Market Fallout – 3.2.20

The sell buttons were pushed hard late Thursday. What seemed to be a moderate down day turned into a water fall event sending the broad averages decisively negative for the year with the S&P 500 standing at a negative/minus 7.5%. The 12% decline from the peak puts the market into an ‘official’ correction (decline of 10% or more), similar in depth to past market sell offs.

The market was due.

This is the CNN Business Fear/Greed Index, determined by a dozen technical indicators that measure market movements. I’m not at all surprised that pandemic fears on business activity translated directly into the sell-off in equities and stampede into the safety of bonds.

Although the economy hums along at a 2%+ growth rate, valuations were stretched from the ~30% run-up in 2019. The introduction of the pandemic sent sell signals into the machines and ‘sell-everything’ orders into the market, reducing prices to more reasonable and historical levels.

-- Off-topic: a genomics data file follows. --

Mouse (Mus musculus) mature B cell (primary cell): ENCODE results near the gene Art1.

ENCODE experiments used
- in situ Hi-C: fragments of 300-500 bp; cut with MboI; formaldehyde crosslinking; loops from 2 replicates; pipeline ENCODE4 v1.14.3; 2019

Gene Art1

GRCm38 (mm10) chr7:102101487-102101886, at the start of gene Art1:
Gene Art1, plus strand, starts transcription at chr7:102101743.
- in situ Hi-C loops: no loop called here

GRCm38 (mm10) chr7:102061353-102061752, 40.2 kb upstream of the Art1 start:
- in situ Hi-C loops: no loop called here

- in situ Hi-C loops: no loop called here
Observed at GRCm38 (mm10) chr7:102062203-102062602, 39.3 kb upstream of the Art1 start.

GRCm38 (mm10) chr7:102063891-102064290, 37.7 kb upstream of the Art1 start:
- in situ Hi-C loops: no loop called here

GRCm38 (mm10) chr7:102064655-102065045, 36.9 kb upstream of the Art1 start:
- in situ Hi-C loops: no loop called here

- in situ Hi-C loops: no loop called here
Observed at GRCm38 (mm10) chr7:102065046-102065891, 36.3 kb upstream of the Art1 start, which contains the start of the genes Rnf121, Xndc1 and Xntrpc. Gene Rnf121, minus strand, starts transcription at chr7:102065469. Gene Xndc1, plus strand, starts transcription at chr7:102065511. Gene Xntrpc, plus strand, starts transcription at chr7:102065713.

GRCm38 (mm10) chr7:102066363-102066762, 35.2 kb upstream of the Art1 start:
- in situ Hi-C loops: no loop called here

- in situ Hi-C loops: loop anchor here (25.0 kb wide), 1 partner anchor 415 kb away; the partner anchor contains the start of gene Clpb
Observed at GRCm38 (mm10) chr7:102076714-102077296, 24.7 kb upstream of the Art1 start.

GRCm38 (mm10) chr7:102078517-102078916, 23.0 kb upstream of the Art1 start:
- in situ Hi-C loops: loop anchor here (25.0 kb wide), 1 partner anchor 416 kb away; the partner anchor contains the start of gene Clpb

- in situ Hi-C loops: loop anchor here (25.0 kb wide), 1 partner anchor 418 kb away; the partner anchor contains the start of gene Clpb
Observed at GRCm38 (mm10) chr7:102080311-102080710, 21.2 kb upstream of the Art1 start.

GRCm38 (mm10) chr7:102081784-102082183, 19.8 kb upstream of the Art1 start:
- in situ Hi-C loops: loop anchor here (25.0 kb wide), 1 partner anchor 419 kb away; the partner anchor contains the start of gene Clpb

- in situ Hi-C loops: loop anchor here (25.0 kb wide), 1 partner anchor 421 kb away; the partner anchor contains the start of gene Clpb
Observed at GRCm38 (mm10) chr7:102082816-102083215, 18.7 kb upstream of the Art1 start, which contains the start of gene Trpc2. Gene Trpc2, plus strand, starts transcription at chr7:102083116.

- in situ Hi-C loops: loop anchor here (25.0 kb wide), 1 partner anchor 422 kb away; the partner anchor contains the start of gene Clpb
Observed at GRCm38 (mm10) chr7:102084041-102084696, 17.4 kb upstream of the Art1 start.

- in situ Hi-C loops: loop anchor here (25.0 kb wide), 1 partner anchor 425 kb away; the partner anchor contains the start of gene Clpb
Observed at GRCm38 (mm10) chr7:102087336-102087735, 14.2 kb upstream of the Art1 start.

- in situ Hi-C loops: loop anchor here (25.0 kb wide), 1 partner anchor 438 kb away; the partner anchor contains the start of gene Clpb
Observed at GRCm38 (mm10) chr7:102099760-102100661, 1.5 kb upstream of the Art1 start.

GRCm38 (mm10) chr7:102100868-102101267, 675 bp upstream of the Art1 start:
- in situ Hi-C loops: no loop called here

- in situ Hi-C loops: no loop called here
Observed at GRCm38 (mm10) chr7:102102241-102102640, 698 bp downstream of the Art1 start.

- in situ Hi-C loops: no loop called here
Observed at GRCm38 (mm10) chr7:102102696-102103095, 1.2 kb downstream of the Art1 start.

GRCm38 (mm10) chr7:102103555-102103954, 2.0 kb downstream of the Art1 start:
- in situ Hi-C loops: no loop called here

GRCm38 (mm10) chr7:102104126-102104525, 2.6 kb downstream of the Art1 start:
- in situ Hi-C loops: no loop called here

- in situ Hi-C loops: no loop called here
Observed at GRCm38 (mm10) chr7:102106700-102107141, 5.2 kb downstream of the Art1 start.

December ’18 witnessed a similar straight down market move…that being related to a Federal Reserve destined to kill the economy with higher rates. Reason prevailed with calmer tones and eventually two rates cuts in early year ‘19.

The diversity of the US economy brings both strength and durability. Here locally, owing to a tight labor market and demand for spirits, Napa county’s unemployment rate dropped below 2%. 2%! The tight labor market has driven warehouse wages to $20 – $30 / hour, or $40k – $60k per year. Remarkably, blue-collar wages have experienced the highest rate of growth in the US during the past 2 years (see chart below.)

“The coronavirus now looks like a pandemic. Markets can cope even if there is big risk as long as we can see the end of the tunnel,” said Norihiro Fujito, chief investment strategist at Mitsubishi UFJ Morgan Stanley Securities. “But, at the moment, no one can tell how long this will last and how severe it will get.”

So, easy to imagine the markets continuing to pump and skid along for a quarter or two, but any sign of a let up in rate of infection will bring a sense of value and money flows back into stocks, and out of the safety of bonds.